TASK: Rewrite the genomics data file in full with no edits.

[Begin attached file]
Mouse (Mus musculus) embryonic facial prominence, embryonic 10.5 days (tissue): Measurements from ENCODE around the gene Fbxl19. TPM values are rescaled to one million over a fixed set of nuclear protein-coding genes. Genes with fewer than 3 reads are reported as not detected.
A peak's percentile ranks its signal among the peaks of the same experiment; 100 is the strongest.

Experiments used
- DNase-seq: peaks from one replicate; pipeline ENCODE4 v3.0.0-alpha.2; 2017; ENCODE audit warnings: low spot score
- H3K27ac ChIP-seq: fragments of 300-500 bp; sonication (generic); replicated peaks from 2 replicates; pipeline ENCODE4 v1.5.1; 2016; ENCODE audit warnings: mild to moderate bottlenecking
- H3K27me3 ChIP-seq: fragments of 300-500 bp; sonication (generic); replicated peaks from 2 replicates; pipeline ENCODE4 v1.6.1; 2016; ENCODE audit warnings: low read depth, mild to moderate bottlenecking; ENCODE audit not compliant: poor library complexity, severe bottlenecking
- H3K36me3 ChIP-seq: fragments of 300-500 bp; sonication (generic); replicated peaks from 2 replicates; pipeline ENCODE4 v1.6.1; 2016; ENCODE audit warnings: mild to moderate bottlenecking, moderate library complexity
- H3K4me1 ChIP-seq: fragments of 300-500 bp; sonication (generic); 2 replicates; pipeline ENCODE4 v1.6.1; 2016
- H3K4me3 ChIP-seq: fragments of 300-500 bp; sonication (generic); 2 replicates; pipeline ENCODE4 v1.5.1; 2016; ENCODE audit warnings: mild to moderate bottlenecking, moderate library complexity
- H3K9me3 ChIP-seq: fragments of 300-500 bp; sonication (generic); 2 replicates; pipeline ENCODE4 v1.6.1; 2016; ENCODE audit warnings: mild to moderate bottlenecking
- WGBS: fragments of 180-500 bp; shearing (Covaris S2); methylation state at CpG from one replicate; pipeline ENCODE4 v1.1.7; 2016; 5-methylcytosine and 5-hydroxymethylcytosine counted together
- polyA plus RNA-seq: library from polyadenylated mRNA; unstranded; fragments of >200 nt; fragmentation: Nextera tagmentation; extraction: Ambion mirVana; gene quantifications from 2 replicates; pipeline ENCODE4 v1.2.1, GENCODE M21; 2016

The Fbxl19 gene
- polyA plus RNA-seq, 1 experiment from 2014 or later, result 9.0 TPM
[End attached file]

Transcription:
Mouse (Mus musculus) embryonic facial prominence, embryonic 10.5 days (tissue): Measurements from ENCODE around the gene Fbxl19. TPM values are rescaled to one million over a fixed set of nuclear protein-coding genes. Genes with fewer than 3 reads are reported as not detected.
A peak's percentile ranks its signal among the peaks of the same experiment; 100 is the strongest.

Experiments used
- DNase-seq: peaks from one replicate; pipeline ENCODE4 v3.0.0-alpha.2; 2017; ENCODE audit warnings: low spot score
- H3K27ac ChIP-seq: fragments of 300-500 bp; sonication (generic); replicated peaks from 2 replicates; pipeline ENCODE4 v1.5.1; 2016; ENCODE audit warnings: mild to moderate bottlenecking
- H3K27me3 ChIP-seq: fragments of 300-500 bp; sonication (generic); replicated peaks from 2 replicates; pipeline ENCODE4 v1.6.1; 2016; ENCODE audit warnings: low read depth, mild to moderate bottlenecking; ENCODE audit not compliant: poor library complexity, severe bottlenecking
- H3K36me3 ChIP-seq: fragments of 300-500 bp; sonication (generic); replicated peaks from 2 replicates; pipeline ENCODE4 v1.6.1; 2016; ENCODE audit warnings: mild to moderate bottlenecking, moderate library complexity
- H3K4me1 ChIP-seq: fragments of 300-500 bp; sonication (generic); 2 replicates; pipeline ENCODE4 v1.6.1; 2016
- H3K4me3 ChIP-seq: fragments of 300-500 bp; sonication (generic); 2 replicates; pipeline ENCODE4 v1.5.1; 2016; ENCODE audit warnings: mild to moderate bottlenecking, moderate library complexity
- H3K9me3 ChIP-seq: fragments of 300-500 bp; sonication (generic); 2 replicates; pipeline ENCODE4 v1.6.1; 2016; ENCODE audit warnings: mild to moderate bottlenecking
- WGBS: fragments of 180-500 bp; shearing (Covaris S2); methylation state at CpG from one replicate; pipeline ENCODE4 v1.1.7; 2016; 5-methylcytosine and 5-hydroxymethylcytosine counted together
- polyA plus RNA-seq: library from polyadenylated mRNA; unstranded; fragments of >200 nt; fragmentation: Nextera tagmentation; extraction: Ambion mirVana; gene quantifications from 2 replicates; pipeline ENCODE4 v1.2.1, GENCODE M21; 2016

The Fbxl19 gene
- polyA plus RNA-seq, 1 experiment from 2014 or later, result 9.0 TPM